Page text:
João de Sá

João de Sá, knight (fl. – died after 1529) was a Portuguese explorer, who accompanied Vasco da Gama on the voyage of the first ships to sail directly from Europe to India.

João de Sá
OccupationExplorer, Scrivener
Assinatura João de Sá.jpg


Vasco da Gama lands at Calicut, 20 May 1498.

Sá was a scrivener on the first Portuguese voyage to India, traveling on the carrack São Rafael which was captained by Vasco da Gama's younger brother, Paulo da Gama. Sá was also a member of the group who accompanied Gama on his first trip into Calicut on 20 May 1498.

On the return voyage the São Rafael was scuttled off the East African coast, and the crew re-distributed to the remaining two ships, the São Gabriel and the Berrio, as by this point there were not enough crewmen left standing to manage all three ships. This was due to the loss of almost half the crew during the voyage across the Indian Ocean, and to scurvy being rife amongst the survivors. João de Sá transferred to the São Gabriel. Later on, after having sailed around Africa, Sá was given command of the ship because Vasco da Gama decided to remain at Santiago island with his brother Paulo, who had fallen seriously ill.[1] The S. Gabriel under Sá arrived in Lisbon sometime in late July or early August. Although Paulo was later able to travel on with his brother towards Portugal, he died whilst en route and was buried at the monastery of São Francisco in Angra do Heroismo.

João de Sá is one of the purported authors of the anonymous Journal of Vasco Da Gama's trip of 1497 (the other being Álvaro Velho).[1] This work survives in a single manuscript copy preserved at the Biblioteca Pública Municipal of Porto and first published in Porto in 1838 by Diogo Kopke. In 1945, historian Franz Hümmerich identified the author of this manuscript with an Álvaro Velho who had spent eight years in Guinea and provided information about the Gambia region to Valentim Fernandes. However, more recent studies by Carmen Radulet have exposed weaknesses in this theory and attributed the Journal with more certainty to scrivener João de Sá.[1]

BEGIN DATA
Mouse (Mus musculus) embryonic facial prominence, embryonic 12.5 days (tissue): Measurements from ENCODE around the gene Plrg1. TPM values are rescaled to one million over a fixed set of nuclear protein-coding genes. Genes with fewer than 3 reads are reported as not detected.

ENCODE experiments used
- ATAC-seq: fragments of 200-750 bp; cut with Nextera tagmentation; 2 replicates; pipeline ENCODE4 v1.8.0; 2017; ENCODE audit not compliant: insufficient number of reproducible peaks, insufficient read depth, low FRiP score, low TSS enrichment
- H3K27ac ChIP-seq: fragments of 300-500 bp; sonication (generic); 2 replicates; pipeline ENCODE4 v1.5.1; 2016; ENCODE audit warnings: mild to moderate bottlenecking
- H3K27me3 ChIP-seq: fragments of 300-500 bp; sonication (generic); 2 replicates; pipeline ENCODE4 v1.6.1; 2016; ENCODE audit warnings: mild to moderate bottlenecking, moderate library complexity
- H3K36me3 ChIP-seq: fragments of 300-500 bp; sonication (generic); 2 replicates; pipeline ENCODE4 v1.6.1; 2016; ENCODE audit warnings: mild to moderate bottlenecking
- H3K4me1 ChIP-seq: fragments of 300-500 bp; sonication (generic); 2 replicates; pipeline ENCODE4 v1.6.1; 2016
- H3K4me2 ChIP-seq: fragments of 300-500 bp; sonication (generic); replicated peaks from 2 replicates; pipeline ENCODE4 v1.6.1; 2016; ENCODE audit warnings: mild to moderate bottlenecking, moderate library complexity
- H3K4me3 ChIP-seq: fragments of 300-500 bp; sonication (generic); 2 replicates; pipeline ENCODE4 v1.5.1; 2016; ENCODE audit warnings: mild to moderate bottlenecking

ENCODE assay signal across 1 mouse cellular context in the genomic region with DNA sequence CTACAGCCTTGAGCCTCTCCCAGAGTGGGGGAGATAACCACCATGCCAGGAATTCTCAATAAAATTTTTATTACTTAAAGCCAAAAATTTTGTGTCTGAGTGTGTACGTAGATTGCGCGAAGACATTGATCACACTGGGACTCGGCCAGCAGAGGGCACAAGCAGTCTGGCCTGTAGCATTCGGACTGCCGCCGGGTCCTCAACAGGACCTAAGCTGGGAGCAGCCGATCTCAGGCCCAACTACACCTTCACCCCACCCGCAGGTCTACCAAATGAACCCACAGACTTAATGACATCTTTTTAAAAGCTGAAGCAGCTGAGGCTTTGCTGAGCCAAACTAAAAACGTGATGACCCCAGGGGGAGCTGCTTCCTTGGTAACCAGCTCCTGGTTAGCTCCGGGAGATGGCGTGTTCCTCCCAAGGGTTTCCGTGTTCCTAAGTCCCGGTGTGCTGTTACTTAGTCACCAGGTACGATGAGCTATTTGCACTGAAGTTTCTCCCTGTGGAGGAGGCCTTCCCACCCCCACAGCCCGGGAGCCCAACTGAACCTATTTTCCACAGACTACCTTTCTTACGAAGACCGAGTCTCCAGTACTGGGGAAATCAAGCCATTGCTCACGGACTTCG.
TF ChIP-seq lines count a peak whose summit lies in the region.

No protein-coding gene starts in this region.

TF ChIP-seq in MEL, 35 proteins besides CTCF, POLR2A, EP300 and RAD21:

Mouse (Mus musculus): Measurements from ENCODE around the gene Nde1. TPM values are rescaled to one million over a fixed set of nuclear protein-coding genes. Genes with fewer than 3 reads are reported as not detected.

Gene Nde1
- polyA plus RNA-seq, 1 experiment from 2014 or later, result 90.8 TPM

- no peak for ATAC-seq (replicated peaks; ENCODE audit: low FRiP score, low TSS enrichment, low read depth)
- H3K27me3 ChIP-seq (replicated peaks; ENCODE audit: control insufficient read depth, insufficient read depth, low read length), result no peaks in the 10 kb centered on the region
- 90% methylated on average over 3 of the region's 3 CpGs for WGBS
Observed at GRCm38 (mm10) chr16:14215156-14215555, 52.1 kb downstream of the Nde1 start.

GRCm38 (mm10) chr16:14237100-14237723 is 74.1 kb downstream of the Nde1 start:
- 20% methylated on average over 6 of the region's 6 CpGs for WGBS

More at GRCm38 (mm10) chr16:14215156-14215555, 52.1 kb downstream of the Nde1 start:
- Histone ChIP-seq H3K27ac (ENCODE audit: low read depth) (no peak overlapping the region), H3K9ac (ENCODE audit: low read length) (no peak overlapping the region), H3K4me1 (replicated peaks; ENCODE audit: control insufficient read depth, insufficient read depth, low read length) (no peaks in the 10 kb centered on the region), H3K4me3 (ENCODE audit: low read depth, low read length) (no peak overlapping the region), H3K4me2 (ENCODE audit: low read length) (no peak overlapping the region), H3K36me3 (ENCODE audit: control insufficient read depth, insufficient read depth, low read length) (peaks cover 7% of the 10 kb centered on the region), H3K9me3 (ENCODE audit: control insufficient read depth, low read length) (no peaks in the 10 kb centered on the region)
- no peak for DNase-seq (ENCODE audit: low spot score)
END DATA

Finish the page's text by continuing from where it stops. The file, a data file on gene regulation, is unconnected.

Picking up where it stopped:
Like Vasco da Gama, João de Sá appears to have been closely associated with the Almeida family. It is believed that he spent some time at Safi (North Africa) after his return from India, possibly at the same time as being criado to the Bishop of Coimbra, D. Jorge de Almeida.

Between February 1511 and October 1529,[2] de Sá, who was a trained scrivener, was the treasurer of spices in the Casa da Índia. He had also become a cavalier by royal letter in January 1512.

See alsoEdit


  1. ^ a b c Radulet, Carmen (20 April 1994). "Acerda da autoria do "Diário da navegaçao de Vasco da Gama" (1497–1499)". Os descobrimentos portugueses no século XV. II Simpósio de História Marítima. Lisboa: Academia de Marinha. pp. 89–100. ISBN 972-781-015-2.
  2. ^ "Recibo do D. prior e freires do Convento de Tomar, de como receberam de João de Sá, tesoureiro da Especiaria da Casa da Índia todo o conteúdo incluso no dito recibo". Torre do Tombo. 7 October 1529. Retrieved 16 October 2022.

Editions of the Journal:

  • Diogo Kopke and Antonio da Costa Paiva (eds.), "Roteiro da viagem que em descobrimento da India pelo Cabo da Boa Esperança fez dom Vasco da Gama em 1497": Segundo um manuscripto da Bibliotheca publica portuense, Porto: Typographia Commercial Portuense, 1838 (first edition of the manuscript, in Portuguese). Scan available at Biblioteca Brasiliana Mindlin
  • Ernest George Ravenstein (ed.), A journal of the first voyage of Vasco da Gama, 1497–1499, London:Hakluyt Society, 1898 (first English translation). Scan available at